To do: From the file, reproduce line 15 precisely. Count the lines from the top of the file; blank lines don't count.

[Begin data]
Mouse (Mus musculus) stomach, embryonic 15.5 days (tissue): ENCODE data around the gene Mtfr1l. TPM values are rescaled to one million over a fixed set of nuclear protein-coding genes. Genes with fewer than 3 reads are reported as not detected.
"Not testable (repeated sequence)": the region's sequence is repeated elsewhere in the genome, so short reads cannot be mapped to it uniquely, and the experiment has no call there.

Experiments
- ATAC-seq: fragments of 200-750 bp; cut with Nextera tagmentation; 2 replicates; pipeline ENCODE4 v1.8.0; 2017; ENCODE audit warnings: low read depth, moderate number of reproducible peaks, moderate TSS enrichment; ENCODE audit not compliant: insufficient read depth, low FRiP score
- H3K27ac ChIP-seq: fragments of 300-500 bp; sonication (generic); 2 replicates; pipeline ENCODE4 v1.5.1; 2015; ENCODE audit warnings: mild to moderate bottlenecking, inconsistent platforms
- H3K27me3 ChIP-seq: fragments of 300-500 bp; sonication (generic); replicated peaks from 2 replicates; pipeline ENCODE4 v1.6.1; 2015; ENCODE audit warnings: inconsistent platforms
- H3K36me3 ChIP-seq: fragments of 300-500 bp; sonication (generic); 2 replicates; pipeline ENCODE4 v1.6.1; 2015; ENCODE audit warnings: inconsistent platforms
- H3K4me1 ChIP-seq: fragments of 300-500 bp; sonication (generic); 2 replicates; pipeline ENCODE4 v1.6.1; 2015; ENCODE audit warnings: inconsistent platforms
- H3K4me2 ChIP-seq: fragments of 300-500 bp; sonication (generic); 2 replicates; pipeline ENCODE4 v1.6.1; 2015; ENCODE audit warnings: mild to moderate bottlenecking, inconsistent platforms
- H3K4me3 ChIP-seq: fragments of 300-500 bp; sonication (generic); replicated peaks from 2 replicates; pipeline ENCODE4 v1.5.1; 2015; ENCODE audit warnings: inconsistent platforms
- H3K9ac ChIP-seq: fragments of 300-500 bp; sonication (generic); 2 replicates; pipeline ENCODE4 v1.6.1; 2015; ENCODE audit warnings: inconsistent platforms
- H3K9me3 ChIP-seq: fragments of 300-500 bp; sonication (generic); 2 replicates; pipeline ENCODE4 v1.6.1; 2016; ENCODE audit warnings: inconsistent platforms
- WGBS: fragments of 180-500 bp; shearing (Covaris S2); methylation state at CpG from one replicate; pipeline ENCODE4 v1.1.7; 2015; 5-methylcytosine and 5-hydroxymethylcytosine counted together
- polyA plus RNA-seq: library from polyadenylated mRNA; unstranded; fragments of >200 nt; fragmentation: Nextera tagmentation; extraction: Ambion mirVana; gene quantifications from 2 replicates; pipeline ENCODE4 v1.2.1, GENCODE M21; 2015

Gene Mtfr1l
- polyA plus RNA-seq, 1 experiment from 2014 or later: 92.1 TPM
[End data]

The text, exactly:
Gene Mtfr1l